Editor's note: This story has been updated to clarify that the rollback of the restrictions was automatic under Gov. Abbott's order and did not require a county order.
McLennan County officials Sunday announced measures to close bars again and tighten restrictions on retail businesses and elective medical procedures after the Waco region’s hospitalizations for COVID-19 exceeded a state-imposed threshold for seven days in a row.
State officials reported Sunday that COVID-19 patients accounted for 17.8% of hospital capacity in a five-county region known as Trauma Service Area M, including McLennan, Falls, Hill, Limestone and Bosque counties. That rate has been over 15% since Nov. 23 and has been steadily increasing.
An October order by Texas Gov. Greg Abbott that allowed bars to reopen, elective surgeries to be performed and other businesses such as restaurants and stores to expand 75% capacity. But those reopenings are to be rolled back if an area’s hospitalization rate exceeds 15% for seven consecutive days.
“What that means is that bars would close, and restaurants would go from 75 back to 50%,” Felton said Sunday. Felton said that under the governor's order the rollback is automatic and lasts until the rate falls below 15% for seven consecutive days.
Other businesses now limited to 50% capacity include retail stores, office buildings, manufacturing facilities, gyms, exercise facilities and classes, museums and libraries.
Felton warned last week that McLennan County’s growing caseload of COVID-19 meant the rollback of reopenings was likely. He said Sunday that he doesn’t expect the rate to improve in the short term.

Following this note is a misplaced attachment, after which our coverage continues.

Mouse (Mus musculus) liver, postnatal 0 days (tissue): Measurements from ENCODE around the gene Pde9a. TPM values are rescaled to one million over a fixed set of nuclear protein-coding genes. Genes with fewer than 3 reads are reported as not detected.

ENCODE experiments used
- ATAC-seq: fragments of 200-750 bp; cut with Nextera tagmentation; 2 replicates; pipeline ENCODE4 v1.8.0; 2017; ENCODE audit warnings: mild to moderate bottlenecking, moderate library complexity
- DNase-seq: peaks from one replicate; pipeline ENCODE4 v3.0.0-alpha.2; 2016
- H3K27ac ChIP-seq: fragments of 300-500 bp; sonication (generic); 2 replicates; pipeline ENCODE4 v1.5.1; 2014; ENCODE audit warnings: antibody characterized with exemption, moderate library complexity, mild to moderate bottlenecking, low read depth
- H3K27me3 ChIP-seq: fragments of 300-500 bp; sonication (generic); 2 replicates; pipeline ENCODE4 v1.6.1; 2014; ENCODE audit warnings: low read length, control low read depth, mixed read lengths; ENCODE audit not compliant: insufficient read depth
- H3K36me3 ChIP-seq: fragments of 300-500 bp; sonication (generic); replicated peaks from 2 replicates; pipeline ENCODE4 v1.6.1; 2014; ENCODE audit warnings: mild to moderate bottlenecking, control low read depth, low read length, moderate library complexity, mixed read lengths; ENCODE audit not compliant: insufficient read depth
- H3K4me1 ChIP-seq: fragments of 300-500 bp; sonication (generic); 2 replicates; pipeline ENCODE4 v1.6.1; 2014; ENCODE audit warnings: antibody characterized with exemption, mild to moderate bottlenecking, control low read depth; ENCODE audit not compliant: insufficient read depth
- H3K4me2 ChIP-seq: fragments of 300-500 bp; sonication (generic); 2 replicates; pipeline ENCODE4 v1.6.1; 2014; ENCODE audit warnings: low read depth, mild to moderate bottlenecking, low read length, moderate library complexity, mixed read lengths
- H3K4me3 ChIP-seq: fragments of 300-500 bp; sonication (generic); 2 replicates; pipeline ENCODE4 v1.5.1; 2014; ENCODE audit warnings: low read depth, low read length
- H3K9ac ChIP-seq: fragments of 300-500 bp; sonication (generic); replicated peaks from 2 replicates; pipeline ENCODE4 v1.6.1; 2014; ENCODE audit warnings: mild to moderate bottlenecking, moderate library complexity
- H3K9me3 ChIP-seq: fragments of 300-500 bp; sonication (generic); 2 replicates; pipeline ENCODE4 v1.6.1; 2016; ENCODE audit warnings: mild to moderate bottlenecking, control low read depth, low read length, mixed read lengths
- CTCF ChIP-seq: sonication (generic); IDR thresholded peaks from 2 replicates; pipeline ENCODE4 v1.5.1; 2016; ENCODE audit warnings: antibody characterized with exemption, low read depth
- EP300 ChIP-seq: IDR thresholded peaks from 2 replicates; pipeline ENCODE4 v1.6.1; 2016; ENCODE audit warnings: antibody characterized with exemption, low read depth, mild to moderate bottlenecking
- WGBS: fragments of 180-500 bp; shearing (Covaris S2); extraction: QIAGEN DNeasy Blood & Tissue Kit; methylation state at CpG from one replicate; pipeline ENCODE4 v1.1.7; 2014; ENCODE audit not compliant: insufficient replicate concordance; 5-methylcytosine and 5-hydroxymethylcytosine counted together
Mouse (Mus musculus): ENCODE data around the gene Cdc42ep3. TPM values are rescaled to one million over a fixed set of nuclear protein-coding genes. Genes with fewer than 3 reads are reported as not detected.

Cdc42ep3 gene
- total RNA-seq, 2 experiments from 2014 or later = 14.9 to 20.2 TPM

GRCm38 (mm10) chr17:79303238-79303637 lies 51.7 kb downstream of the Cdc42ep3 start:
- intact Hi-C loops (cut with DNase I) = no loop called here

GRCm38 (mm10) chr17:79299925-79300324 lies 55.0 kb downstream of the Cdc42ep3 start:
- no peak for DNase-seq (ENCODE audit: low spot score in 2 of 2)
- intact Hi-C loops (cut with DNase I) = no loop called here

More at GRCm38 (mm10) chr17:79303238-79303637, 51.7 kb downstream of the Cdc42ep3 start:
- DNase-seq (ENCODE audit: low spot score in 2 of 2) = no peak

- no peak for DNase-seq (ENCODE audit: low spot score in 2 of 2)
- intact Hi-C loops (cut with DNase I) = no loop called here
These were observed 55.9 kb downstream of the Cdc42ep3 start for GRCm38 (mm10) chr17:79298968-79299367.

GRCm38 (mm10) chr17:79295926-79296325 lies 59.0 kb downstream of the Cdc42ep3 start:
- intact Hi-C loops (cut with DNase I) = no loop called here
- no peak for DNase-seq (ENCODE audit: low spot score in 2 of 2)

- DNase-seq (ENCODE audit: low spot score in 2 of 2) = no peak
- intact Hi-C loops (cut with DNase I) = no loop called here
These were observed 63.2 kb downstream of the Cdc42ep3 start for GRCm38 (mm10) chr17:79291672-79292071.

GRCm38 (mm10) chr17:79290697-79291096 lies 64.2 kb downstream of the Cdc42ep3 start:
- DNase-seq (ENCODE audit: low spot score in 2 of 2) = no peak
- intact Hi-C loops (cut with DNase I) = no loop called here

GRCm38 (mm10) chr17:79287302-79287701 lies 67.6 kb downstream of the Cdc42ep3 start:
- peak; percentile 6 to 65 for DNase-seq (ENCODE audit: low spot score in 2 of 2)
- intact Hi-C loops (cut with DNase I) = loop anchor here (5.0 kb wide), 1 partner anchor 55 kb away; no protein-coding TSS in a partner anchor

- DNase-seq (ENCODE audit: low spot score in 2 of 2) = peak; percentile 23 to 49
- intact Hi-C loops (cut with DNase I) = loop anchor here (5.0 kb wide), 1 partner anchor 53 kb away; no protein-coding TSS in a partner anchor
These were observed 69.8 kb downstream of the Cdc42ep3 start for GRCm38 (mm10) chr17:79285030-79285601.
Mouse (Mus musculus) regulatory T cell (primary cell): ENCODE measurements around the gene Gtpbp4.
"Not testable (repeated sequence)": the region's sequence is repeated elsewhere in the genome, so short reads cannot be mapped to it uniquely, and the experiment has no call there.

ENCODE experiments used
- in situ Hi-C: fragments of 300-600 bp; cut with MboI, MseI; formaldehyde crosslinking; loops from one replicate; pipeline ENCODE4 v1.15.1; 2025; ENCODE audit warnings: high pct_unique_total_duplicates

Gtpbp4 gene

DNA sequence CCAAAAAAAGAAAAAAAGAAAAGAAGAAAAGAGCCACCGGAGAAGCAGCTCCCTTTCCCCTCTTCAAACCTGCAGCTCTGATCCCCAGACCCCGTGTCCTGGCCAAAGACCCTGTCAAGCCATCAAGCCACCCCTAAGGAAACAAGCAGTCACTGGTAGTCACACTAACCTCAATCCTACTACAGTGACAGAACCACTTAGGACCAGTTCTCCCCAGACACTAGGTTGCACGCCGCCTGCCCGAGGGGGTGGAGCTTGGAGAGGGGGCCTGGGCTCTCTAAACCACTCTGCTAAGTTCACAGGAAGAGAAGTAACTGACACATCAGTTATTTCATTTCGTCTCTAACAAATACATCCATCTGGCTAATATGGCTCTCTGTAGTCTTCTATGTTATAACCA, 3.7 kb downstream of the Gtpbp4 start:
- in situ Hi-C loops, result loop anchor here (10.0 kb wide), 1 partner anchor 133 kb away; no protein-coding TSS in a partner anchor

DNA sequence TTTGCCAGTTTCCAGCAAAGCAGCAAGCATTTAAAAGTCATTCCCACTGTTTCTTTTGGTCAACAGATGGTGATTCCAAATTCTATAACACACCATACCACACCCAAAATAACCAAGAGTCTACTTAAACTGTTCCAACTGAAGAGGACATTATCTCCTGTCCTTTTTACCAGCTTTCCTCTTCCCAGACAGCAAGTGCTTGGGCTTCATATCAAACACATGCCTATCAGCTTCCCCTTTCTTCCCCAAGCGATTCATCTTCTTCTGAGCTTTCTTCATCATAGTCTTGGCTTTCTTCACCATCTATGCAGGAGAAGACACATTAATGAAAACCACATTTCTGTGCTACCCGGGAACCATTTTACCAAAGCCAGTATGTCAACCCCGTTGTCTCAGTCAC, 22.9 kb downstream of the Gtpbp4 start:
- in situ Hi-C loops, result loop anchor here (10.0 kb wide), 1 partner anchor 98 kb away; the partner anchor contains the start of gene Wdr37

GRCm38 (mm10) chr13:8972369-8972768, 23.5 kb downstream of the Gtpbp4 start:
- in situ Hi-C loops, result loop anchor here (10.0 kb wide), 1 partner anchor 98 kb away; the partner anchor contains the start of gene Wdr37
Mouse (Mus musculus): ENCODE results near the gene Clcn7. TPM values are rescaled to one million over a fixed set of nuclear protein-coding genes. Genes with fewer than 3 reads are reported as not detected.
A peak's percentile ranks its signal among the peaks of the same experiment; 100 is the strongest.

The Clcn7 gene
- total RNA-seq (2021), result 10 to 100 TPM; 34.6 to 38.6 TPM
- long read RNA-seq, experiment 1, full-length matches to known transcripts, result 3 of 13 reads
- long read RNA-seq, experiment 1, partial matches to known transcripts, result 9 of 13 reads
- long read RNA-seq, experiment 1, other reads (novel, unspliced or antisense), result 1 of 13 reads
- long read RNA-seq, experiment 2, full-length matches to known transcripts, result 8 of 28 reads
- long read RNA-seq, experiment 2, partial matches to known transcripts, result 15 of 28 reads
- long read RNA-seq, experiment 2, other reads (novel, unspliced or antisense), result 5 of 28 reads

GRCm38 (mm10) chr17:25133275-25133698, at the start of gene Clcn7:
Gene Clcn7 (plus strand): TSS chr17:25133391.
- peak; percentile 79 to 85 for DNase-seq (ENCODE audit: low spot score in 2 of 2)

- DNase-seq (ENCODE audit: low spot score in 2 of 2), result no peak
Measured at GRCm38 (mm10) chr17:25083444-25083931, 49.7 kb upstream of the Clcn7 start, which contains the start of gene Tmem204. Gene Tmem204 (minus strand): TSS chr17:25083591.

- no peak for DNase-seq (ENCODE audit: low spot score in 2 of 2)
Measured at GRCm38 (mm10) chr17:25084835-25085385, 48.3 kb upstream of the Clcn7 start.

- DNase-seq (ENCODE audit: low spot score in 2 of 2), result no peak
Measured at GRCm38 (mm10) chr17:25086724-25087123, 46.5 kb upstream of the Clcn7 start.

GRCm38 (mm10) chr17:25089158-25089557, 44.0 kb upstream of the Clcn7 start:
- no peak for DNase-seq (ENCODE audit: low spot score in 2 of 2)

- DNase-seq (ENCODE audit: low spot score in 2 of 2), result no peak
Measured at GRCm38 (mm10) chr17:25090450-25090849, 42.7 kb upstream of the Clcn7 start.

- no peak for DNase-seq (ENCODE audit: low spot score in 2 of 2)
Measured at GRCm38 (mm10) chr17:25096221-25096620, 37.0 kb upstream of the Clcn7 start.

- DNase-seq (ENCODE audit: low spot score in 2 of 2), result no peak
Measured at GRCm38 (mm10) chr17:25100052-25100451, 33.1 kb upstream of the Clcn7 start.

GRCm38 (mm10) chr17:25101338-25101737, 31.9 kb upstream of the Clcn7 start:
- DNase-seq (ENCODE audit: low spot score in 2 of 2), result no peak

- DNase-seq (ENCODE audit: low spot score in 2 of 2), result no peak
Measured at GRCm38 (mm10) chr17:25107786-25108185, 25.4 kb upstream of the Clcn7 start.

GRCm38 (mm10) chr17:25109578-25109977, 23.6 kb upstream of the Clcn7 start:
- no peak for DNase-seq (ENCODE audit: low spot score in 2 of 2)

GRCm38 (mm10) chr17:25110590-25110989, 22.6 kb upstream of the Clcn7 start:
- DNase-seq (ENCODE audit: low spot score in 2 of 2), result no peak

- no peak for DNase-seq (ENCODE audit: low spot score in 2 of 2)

“If you think about it, we were in an upward trend before the Thanksgiving holiday,” he said. “We’re expecting there will be an increased amount of positive cases because of the holiday and the fact people are getting together. Most of the transmission is within family groups, friend groups and close social groups. The effects of that could go on for the next couple of weeks.”
Felton said local hospital officials have reassured him that they have plans to handle a surge of cases and expand capacity for COVID-19 cases.
“We’re very fortunate to have really well-managed and capable medical facilities,” he said. Still, he said he is concerned about strain on the system and the consequences of delaying elective procedures for people who have long-term health conditions.
Waco hospitals had 94 COVID-19 patients as of Wednesday, the last time the Waco-McLennan County Public Health District COVID-19 dashboard was updated. There were 212 new cases on Wednesday in McLennan County and an estimated 1,408 active cases. Since the beginning of the pandemic in March, the health district has logged 185 deaths attributed to COVID-19 in McLennan County.